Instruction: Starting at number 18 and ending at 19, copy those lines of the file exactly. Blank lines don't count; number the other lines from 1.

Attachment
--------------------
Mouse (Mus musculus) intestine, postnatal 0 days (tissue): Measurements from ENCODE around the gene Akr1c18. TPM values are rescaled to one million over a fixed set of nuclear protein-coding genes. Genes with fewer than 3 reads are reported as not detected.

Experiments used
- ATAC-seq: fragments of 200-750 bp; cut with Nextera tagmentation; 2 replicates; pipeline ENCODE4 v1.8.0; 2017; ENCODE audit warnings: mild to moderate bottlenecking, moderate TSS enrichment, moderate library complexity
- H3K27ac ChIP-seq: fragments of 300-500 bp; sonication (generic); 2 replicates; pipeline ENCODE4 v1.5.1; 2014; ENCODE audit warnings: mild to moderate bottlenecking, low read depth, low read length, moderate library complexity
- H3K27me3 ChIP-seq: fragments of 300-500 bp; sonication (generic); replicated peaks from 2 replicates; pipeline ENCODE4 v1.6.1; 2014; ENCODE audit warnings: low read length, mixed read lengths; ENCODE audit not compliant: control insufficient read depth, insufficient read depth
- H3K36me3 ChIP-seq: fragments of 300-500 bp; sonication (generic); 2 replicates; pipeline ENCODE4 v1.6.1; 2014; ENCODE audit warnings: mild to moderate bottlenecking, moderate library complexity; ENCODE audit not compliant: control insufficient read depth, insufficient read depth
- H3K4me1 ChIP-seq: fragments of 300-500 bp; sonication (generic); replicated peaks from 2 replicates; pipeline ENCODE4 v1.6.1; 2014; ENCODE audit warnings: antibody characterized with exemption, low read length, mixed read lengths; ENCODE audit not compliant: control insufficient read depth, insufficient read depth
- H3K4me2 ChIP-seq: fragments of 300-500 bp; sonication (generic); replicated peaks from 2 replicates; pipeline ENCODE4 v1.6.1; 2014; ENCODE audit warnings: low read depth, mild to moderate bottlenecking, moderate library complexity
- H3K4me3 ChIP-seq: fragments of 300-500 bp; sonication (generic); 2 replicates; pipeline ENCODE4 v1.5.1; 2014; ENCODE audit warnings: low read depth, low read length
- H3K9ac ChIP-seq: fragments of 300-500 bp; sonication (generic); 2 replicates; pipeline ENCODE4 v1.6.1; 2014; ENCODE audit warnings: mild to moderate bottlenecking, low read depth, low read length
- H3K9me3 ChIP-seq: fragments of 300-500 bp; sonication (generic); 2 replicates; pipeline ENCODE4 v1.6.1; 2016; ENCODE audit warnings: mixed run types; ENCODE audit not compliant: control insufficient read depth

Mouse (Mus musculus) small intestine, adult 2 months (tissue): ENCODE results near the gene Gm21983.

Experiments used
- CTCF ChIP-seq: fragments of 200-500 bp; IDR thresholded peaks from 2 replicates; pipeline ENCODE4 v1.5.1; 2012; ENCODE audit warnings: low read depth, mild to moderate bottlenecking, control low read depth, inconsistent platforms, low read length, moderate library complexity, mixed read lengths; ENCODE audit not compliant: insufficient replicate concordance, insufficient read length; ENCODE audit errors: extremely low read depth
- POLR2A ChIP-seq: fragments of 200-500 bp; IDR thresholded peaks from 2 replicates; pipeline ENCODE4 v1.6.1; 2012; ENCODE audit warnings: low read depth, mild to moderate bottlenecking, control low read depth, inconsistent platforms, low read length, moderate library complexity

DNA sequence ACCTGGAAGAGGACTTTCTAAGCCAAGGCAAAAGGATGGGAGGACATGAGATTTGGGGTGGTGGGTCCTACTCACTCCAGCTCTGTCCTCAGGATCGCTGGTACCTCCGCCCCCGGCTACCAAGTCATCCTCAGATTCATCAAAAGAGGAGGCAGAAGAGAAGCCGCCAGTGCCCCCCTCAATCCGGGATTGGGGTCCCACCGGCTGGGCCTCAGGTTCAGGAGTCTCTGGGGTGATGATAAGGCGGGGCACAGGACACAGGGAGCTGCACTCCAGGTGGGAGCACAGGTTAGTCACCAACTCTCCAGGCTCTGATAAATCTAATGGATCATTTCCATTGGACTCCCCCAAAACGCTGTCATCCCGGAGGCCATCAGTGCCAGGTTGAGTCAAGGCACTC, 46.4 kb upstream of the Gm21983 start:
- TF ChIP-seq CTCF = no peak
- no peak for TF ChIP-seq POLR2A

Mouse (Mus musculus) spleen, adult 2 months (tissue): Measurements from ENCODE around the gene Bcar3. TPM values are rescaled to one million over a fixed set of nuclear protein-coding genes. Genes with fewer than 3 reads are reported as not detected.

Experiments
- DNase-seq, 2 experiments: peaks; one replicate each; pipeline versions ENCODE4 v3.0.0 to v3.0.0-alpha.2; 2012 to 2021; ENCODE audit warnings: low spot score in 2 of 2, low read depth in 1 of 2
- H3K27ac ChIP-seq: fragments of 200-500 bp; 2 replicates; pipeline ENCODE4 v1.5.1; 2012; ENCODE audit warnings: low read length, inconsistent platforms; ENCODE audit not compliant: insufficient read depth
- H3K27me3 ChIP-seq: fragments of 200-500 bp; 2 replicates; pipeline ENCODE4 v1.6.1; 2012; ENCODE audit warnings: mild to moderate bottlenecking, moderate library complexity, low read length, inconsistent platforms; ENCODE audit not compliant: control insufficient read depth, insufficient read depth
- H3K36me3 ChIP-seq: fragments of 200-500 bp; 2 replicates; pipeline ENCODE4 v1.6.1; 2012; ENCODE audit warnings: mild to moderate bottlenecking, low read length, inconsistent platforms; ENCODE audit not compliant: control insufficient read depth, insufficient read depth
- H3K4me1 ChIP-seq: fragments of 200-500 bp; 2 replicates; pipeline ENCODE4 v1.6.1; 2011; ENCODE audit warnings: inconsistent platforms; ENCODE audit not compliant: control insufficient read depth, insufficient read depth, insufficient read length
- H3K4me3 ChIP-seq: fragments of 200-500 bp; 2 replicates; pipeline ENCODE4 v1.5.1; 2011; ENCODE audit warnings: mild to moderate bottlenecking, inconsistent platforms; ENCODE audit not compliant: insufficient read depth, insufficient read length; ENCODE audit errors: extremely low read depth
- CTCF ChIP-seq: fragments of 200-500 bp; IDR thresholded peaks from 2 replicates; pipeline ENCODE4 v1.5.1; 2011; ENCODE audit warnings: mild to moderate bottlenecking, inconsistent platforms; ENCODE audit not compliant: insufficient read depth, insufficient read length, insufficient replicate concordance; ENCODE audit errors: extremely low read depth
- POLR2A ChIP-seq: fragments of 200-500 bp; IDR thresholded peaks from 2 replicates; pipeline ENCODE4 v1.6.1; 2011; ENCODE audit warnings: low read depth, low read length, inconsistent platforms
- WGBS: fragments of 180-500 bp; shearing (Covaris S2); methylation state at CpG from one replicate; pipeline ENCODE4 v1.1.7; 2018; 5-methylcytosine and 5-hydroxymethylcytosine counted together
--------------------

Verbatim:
- no peak for TF ChIP-seq POLR2A

Mouse (Mus musculus) spleen, adult 2 months (tissue): Measurements from ENCODE around the gene Bcar3. TPM values are rescaled to one million over a fixed set of nuclear protein-coding genes. Genes with fewer than 3 reads are reported as not detected.